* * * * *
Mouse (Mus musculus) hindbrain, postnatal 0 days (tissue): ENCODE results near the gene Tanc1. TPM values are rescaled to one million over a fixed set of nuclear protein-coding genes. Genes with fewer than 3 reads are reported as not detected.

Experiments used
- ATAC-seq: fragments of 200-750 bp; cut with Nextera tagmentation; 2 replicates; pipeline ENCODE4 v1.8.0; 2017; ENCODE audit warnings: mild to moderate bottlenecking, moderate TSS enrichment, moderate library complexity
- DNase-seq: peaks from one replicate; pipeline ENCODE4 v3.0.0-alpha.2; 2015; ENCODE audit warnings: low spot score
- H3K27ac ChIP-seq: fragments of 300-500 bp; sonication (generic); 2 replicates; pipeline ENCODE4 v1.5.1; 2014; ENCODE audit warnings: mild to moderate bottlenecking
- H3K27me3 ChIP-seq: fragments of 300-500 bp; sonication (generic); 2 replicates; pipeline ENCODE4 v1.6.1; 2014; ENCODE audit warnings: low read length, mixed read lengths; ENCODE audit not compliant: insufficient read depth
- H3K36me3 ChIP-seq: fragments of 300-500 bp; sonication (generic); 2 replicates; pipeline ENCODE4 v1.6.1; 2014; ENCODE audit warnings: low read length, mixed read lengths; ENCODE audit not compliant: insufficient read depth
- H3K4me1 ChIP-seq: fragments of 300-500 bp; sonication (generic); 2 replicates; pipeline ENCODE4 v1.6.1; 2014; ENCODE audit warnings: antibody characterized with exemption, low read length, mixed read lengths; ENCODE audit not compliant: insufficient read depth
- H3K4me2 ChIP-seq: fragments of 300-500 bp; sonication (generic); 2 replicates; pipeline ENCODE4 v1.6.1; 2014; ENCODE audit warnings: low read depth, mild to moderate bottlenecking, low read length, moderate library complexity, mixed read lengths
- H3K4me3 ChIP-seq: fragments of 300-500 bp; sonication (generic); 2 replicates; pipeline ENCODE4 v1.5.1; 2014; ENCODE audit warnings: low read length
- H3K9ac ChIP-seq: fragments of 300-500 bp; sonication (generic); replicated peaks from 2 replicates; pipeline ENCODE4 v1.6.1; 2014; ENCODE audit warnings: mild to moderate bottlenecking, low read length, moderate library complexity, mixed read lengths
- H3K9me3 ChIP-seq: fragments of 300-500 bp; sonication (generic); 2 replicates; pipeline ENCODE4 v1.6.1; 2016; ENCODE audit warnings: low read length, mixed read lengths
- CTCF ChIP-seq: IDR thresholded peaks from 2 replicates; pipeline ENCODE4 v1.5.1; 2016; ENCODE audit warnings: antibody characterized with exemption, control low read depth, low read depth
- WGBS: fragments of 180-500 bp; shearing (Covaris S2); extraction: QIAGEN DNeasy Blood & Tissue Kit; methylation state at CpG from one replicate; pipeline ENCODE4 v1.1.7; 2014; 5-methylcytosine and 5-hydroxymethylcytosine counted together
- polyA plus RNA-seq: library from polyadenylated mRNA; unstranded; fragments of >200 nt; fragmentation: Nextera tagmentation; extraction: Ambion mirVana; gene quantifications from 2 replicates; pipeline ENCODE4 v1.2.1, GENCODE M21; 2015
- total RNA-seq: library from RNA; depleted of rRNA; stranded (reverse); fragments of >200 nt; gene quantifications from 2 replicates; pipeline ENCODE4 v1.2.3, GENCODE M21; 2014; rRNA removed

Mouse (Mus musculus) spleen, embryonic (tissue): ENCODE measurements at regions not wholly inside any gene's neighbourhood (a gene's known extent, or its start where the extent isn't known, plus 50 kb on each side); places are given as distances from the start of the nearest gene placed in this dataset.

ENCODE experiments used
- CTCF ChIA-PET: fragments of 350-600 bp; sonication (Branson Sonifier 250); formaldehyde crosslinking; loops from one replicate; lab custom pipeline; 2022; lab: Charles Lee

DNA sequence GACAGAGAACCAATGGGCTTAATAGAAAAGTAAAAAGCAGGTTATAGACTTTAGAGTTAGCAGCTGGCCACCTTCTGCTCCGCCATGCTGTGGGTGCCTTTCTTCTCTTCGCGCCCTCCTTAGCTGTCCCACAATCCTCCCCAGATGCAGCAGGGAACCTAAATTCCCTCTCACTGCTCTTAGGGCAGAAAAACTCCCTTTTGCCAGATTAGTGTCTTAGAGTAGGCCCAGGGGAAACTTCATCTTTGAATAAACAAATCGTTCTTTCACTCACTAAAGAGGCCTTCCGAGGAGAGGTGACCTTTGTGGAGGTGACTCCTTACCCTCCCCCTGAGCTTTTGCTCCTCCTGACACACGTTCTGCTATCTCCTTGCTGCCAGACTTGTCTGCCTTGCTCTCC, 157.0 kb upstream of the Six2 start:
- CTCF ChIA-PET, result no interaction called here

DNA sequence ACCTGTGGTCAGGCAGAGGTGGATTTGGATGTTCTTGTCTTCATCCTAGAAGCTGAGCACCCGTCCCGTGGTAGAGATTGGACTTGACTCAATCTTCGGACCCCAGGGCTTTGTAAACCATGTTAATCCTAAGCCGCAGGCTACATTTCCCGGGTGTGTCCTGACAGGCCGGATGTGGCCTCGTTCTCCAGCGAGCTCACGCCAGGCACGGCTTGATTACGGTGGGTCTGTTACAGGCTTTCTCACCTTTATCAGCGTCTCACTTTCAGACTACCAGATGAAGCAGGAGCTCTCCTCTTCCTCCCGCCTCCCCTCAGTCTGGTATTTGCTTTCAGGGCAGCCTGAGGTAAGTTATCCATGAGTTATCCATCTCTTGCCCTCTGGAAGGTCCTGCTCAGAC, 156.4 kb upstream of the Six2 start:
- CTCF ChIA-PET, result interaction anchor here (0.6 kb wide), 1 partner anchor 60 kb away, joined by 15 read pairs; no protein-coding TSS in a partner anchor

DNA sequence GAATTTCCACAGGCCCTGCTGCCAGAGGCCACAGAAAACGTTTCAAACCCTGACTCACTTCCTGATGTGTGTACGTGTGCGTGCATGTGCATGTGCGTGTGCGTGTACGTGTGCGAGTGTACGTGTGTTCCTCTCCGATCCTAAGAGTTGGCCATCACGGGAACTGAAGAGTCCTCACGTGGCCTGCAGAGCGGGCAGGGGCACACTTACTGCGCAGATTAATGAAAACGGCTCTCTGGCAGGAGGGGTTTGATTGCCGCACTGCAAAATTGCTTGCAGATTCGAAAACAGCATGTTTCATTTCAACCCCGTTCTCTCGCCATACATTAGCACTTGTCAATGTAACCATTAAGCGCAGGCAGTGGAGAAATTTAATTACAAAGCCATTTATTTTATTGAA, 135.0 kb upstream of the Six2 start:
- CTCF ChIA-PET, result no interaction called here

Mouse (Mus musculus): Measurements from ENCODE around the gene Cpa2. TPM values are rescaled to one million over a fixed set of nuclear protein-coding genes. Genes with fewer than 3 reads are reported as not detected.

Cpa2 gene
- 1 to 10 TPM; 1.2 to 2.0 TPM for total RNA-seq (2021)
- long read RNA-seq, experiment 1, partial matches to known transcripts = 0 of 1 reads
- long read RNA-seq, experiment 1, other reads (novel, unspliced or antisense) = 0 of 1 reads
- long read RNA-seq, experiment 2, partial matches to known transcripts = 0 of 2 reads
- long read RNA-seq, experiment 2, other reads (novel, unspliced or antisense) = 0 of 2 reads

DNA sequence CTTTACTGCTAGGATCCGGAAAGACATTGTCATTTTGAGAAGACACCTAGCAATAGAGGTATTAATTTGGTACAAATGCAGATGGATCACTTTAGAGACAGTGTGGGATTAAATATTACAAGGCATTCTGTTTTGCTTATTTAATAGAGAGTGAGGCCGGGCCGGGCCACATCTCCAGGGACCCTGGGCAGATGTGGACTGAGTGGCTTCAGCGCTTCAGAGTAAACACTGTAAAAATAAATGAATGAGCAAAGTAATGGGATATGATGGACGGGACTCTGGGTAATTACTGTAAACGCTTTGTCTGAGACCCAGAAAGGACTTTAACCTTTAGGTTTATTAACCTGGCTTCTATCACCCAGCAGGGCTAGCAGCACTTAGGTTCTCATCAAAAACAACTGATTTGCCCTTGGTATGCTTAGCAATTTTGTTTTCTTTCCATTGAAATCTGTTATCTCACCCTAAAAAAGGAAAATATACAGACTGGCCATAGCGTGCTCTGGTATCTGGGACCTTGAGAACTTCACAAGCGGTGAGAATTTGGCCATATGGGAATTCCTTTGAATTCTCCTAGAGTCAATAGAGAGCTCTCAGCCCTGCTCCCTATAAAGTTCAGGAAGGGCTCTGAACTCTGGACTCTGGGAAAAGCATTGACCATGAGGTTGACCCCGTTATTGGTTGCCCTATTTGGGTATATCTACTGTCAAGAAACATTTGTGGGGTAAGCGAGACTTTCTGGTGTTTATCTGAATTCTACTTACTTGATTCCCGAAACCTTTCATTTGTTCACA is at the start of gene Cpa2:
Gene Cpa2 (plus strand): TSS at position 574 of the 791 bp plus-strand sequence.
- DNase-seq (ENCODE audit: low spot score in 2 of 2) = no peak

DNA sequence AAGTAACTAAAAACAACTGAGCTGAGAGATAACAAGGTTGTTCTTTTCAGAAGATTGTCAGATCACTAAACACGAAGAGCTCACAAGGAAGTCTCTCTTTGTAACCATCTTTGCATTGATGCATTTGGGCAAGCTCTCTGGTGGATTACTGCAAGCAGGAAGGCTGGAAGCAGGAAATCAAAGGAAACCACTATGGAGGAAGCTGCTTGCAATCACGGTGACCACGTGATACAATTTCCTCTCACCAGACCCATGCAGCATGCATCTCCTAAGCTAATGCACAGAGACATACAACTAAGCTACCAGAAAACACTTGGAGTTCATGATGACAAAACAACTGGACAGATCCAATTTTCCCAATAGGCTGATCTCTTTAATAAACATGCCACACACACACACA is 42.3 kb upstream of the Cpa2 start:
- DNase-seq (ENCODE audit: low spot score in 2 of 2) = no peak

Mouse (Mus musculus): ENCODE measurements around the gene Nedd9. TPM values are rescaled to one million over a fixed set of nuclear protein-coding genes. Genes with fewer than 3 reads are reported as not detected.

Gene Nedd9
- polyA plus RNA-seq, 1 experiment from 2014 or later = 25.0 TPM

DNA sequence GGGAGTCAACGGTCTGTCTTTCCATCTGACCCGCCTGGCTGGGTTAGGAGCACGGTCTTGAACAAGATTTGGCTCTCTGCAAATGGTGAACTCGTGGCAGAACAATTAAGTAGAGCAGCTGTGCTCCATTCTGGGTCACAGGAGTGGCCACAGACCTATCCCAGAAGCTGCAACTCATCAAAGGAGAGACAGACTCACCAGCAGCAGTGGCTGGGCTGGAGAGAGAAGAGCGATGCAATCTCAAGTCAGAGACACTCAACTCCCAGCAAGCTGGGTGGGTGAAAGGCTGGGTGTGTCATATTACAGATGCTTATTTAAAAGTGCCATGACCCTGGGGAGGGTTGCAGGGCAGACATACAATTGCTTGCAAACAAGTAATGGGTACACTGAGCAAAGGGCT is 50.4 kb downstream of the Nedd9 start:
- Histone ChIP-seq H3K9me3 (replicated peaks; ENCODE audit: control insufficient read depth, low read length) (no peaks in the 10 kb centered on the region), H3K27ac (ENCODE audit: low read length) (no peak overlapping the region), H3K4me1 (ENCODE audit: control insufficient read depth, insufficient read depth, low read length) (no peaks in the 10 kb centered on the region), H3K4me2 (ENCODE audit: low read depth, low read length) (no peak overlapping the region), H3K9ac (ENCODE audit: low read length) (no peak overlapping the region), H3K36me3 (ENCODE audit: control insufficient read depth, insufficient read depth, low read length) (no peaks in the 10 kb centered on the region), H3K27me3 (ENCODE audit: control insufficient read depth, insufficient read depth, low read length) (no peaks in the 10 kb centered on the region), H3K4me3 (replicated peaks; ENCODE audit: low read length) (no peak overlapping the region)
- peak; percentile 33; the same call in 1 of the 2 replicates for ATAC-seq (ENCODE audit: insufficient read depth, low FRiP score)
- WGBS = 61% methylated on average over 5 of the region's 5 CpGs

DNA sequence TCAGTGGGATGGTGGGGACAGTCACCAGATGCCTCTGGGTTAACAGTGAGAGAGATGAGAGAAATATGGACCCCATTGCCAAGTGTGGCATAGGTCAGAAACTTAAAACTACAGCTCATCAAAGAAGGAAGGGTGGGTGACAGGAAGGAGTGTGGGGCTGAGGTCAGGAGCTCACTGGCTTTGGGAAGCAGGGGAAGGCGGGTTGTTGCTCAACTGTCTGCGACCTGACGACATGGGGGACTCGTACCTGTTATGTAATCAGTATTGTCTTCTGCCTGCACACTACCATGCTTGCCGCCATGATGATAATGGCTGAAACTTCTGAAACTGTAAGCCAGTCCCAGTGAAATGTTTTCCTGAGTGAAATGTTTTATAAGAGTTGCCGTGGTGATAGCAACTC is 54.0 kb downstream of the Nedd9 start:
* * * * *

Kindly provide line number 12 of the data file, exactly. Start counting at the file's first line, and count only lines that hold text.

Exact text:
- H3K9me3 ChIP-seq: fragments of 300-500 bp; sonication (generic); 2 replicates; pipeline ENCODE4 v1.6.1; 2016; ENCODE audit warnings: low read length, mixed read lengths